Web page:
When we first started using the InTRO-ReDUCER and the Clog Zapper, a physician's order was required for each usage. Having to wait for an order meant the patient often went without feeding for a long time. We changed our policy after the first year so that we no longer need a physician's order; a nursing protocol is now in place. Also, to help prevent tubes from clogging, we now encourage nurses to alert the NSS nurses as soon as a tube becomes sluggish, and not to wait until it becomes completely clogged. Doing so has led to the percentage of feeding tubes that clog at our facility to drop from 13% in 2001 to 8% in 2003.

NSS nurses document enteral feeding tube problems in the patient's chart, beginning with the time the team was notified. We verify that the nurse's attempt to flush the tube with water was unsuccessful, then we document our actions, noting the procedure time and results. When applicable, we document the results of the abdominal X-ray and any efforts to remove kinks.

Since instituting these simple procedures, we have been able to successfully clear approximately 85% of clogged feeding tubes. We have reduced feeding delays and kept the cost of replacing feeding tubes to a minimum—only three tubes had to be replaced in 2003, compared to 10 in 2001. Although no method works 100% of the time, we've been pleased with the success we've achieved with the InTRO-ReDUCER and Clog Zapper. By restoring patency at the bedside, we're able to maintain our patients' comfort while ensuring that they continue to receive adequate nutrition.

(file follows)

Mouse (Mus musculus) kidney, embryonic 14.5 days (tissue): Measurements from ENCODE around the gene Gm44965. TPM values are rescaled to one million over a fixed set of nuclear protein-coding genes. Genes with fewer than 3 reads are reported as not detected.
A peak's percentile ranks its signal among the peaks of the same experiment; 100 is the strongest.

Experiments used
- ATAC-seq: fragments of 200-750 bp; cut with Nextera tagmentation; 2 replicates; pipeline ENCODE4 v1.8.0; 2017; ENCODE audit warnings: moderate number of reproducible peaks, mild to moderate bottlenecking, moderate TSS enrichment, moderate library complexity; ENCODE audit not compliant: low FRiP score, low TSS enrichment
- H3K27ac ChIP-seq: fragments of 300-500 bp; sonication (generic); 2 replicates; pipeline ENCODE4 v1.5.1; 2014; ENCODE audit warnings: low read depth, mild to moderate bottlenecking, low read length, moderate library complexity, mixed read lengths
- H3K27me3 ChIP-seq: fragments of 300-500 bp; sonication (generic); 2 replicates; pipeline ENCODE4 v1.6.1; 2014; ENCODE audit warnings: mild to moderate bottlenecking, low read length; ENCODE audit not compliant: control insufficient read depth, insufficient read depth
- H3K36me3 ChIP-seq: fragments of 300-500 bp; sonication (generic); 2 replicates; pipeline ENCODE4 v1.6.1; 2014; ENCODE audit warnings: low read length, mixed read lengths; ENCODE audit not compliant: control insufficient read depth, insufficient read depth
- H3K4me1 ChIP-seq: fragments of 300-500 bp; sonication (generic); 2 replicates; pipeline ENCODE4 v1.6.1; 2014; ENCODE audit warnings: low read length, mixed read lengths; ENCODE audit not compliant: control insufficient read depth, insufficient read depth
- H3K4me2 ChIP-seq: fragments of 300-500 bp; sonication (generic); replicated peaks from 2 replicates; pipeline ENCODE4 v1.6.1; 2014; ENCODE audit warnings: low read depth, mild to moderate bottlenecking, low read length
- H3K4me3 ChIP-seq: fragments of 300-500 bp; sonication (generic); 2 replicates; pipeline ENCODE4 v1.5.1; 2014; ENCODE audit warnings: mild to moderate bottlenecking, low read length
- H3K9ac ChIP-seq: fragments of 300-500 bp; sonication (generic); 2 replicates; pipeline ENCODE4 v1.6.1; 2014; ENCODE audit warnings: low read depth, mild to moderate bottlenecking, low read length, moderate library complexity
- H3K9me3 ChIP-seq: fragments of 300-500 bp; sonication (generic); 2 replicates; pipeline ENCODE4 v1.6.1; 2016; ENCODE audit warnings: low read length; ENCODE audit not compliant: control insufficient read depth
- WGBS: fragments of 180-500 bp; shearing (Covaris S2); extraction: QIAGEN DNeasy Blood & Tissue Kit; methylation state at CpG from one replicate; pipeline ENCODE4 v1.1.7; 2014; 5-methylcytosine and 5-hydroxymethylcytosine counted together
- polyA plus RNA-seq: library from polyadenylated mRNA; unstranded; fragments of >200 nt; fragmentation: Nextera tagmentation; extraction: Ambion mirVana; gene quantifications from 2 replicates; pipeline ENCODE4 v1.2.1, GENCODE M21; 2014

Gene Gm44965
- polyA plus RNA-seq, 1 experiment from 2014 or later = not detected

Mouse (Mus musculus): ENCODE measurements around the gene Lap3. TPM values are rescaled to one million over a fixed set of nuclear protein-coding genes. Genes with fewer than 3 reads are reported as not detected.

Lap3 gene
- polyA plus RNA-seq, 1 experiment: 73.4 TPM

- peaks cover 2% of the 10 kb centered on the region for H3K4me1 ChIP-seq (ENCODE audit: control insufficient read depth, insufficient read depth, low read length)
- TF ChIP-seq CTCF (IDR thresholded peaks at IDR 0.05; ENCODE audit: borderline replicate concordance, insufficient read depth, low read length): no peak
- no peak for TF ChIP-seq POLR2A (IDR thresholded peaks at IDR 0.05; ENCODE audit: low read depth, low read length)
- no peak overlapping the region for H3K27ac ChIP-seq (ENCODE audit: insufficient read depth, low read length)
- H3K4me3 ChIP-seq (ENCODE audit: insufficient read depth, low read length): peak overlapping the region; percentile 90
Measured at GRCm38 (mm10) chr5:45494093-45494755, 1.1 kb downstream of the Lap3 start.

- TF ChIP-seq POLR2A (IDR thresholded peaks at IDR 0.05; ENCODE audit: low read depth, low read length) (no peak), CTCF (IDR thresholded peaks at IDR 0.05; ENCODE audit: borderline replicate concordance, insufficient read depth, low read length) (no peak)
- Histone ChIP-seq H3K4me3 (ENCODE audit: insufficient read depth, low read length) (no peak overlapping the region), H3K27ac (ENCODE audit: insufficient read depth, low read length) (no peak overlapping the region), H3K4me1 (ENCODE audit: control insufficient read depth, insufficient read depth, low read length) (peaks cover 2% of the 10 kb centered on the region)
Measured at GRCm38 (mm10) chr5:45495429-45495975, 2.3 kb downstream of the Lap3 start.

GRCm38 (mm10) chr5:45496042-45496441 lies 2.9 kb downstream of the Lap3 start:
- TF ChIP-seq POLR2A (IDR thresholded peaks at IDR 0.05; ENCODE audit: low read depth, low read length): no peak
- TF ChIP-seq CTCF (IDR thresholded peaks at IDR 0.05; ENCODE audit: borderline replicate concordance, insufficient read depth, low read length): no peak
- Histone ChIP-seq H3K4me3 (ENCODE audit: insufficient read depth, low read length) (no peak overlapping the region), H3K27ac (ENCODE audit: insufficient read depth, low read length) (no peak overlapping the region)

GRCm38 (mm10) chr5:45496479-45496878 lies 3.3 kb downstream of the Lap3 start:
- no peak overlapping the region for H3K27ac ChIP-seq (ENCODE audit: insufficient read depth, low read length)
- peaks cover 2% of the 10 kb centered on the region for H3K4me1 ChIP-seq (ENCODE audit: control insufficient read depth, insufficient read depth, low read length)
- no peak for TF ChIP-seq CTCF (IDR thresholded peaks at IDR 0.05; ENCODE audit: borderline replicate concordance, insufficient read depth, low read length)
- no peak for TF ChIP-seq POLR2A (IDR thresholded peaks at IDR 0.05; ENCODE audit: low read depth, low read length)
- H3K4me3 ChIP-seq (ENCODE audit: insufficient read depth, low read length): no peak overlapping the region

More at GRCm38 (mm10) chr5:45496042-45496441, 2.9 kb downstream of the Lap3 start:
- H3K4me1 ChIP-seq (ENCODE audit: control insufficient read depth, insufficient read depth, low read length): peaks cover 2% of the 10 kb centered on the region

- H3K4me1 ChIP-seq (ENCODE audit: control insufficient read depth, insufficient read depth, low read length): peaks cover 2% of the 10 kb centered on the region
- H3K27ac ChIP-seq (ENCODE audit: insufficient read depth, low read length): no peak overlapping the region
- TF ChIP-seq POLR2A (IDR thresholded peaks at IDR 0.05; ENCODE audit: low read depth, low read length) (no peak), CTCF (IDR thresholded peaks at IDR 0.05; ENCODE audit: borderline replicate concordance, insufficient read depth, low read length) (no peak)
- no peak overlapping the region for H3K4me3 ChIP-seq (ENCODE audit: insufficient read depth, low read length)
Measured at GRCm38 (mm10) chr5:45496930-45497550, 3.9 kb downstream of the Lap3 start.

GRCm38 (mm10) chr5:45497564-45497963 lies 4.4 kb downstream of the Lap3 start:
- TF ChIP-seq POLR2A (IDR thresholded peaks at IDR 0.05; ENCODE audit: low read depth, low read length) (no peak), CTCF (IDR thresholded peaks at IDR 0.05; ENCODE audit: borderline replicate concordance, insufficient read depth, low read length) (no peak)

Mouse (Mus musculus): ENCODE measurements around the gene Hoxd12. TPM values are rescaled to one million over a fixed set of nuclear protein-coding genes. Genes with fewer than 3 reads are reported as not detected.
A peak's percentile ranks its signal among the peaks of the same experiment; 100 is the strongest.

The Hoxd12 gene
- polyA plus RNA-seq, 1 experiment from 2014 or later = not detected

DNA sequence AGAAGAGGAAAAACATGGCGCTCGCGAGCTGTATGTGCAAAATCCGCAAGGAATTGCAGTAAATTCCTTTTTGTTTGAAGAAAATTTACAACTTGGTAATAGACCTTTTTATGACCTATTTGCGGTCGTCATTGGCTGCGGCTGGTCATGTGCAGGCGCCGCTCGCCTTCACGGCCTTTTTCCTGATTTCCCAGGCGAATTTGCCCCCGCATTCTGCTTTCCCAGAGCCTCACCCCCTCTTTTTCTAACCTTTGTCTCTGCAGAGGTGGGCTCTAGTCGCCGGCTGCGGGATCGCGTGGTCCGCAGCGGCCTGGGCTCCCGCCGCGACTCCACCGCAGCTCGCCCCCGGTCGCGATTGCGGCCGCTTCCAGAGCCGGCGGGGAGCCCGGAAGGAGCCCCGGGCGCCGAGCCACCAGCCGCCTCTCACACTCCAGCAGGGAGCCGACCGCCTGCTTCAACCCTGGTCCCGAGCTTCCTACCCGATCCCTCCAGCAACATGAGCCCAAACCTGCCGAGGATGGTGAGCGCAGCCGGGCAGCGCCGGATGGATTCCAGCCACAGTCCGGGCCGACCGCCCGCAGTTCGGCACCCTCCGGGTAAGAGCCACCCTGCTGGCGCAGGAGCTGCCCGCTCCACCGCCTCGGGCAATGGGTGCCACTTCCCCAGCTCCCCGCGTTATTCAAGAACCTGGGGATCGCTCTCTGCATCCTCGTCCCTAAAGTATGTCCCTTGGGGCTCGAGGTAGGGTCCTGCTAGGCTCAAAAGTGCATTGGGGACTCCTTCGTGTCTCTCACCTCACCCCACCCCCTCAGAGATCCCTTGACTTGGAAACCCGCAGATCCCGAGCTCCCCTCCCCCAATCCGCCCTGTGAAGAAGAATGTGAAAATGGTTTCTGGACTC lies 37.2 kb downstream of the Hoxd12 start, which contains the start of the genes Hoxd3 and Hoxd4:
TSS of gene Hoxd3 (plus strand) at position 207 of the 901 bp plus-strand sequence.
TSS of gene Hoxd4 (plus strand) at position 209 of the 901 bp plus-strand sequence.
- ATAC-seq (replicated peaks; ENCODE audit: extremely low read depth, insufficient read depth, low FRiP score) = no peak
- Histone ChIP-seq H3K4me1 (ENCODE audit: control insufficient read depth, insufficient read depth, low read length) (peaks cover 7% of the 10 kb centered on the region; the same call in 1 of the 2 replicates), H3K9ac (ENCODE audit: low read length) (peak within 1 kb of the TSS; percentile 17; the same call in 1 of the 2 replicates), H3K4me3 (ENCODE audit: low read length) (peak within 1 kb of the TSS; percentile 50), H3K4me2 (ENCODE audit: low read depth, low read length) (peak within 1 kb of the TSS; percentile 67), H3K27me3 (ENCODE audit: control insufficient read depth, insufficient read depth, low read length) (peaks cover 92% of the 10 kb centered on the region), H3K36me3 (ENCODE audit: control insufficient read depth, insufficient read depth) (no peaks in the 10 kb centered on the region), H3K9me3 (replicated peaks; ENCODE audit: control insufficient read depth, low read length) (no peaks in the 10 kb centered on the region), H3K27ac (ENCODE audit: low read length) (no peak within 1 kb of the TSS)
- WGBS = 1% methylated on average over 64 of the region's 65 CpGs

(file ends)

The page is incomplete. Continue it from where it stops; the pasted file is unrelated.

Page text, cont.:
REFERENCES

1. Fish, J. "Tube feeding in the ICU: Overcoming the obstacles." 2002. www.rosslearningcenter.com/library/ Tube%20Feeding%20in%20the%20ICU_RX.pdf (14 Oct. 2004).

2. Pancorbo-Hidalgo, P. L., Garcia-Fernandez, F. P., & Ramirez-Perez, C. (2001). Complications associated with enteral nutrition by nasogastric tube in an internal medicine unit. J Clin Nurs, 10(4), 482.

3. Guenter, P. "Administering medications via feeding tubes: What consultant pharmacists need to know." 1999. http://www.ascp.com/public/pubs/tcp/1999/ jan/tubes.shtml (14 Oct. 2004).(14 Oct. 2004).

4. Barnadas, G. (2003). Navigating home care: Enteral nutrition—Part one. Pract Gastroenterol, 27(10), 13.

5. Nicholson, L. J. (1987). Declogging small-bore feeding tubes. JPEN J Parenter Enteral Nutr, 11(6), 594.

6. Metheny, N., Eisenberg, P., & McSweeney, M. (1988). Effect of feeding tube properties and three irrigants on clogging rates. Nurs Res, 37(3), 165.